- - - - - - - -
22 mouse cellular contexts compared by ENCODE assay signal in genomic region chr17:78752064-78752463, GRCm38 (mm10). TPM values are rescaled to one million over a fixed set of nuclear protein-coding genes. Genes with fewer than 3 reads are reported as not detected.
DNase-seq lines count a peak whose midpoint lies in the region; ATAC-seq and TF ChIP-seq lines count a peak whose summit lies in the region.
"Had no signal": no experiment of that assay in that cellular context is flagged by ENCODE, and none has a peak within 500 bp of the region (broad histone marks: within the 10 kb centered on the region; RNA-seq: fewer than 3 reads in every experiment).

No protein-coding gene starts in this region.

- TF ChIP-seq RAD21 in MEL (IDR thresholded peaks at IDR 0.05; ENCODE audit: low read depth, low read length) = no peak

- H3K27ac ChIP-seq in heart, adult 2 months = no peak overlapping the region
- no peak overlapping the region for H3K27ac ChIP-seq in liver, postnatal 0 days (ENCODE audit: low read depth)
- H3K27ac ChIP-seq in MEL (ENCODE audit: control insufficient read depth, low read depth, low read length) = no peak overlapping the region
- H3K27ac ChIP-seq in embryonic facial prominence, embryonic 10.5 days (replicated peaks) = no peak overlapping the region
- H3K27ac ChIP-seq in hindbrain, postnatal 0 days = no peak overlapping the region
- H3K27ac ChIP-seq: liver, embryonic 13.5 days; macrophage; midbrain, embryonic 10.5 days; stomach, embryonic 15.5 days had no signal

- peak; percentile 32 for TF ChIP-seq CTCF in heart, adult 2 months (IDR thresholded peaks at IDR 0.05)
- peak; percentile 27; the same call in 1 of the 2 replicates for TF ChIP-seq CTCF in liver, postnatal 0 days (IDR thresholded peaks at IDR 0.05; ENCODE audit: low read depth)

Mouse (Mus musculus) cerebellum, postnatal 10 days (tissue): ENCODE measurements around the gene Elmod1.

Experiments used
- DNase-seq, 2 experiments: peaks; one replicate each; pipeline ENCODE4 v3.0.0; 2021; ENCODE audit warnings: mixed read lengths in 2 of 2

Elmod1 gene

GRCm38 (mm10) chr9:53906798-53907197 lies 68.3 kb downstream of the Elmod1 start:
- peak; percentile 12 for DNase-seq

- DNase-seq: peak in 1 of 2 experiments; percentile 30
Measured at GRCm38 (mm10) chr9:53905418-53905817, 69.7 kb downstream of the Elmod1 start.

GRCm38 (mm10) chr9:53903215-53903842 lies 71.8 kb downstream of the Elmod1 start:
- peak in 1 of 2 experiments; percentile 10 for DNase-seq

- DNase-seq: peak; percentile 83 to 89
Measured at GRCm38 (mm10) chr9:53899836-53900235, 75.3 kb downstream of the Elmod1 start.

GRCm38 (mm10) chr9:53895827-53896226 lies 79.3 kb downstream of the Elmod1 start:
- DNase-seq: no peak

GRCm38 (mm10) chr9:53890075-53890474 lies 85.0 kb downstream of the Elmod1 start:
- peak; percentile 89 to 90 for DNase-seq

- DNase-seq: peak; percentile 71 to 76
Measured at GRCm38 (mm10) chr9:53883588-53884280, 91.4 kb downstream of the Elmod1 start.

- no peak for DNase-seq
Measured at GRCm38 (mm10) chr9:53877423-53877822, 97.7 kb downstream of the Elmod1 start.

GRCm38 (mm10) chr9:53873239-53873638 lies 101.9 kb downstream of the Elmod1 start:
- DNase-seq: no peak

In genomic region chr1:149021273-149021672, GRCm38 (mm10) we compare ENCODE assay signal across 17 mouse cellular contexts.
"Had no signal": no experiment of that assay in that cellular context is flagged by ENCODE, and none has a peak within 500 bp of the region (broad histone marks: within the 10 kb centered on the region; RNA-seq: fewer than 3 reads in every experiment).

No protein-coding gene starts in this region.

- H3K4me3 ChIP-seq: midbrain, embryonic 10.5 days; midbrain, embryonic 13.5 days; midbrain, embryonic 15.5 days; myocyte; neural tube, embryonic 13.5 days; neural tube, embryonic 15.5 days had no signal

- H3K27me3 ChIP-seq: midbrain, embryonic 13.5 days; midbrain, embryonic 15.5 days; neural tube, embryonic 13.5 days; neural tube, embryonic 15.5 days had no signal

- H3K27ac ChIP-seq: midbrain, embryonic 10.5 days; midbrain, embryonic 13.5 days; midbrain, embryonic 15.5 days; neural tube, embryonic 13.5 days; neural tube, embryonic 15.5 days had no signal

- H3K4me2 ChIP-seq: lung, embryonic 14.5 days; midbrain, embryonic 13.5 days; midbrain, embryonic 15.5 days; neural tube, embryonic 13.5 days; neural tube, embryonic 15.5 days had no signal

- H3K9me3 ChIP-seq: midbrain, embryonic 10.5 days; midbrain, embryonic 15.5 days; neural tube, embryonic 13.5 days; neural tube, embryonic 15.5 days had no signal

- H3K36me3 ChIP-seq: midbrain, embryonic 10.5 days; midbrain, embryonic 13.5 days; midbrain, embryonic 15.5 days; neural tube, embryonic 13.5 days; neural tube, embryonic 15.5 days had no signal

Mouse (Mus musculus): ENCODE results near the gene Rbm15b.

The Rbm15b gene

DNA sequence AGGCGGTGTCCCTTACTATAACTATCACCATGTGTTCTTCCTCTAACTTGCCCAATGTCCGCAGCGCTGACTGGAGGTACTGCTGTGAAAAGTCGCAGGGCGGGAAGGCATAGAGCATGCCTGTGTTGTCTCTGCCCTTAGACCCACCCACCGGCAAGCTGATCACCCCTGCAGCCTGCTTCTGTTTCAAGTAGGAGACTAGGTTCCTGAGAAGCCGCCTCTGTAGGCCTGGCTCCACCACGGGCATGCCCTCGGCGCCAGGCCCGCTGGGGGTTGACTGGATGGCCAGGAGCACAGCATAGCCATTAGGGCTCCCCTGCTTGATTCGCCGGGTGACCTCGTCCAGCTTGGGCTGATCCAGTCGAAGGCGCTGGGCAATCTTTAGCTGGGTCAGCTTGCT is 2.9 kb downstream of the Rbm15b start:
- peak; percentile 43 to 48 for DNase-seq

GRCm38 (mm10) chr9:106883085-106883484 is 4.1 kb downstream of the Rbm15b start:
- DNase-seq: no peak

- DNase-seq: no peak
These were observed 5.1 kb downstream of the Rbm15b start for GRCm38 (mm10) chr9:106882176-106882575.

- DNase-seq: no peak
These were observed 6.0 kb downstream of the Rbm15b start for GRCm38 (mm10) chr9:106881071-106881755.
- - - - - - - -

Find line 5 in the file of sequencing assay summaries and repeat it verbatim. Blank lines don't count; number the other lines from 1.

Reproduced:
- TF ChIP-seq RAD21 in MEL (IDR thresholded peaks at IDR 0.05; ENCODE audit: low read depth, low read length) = no peak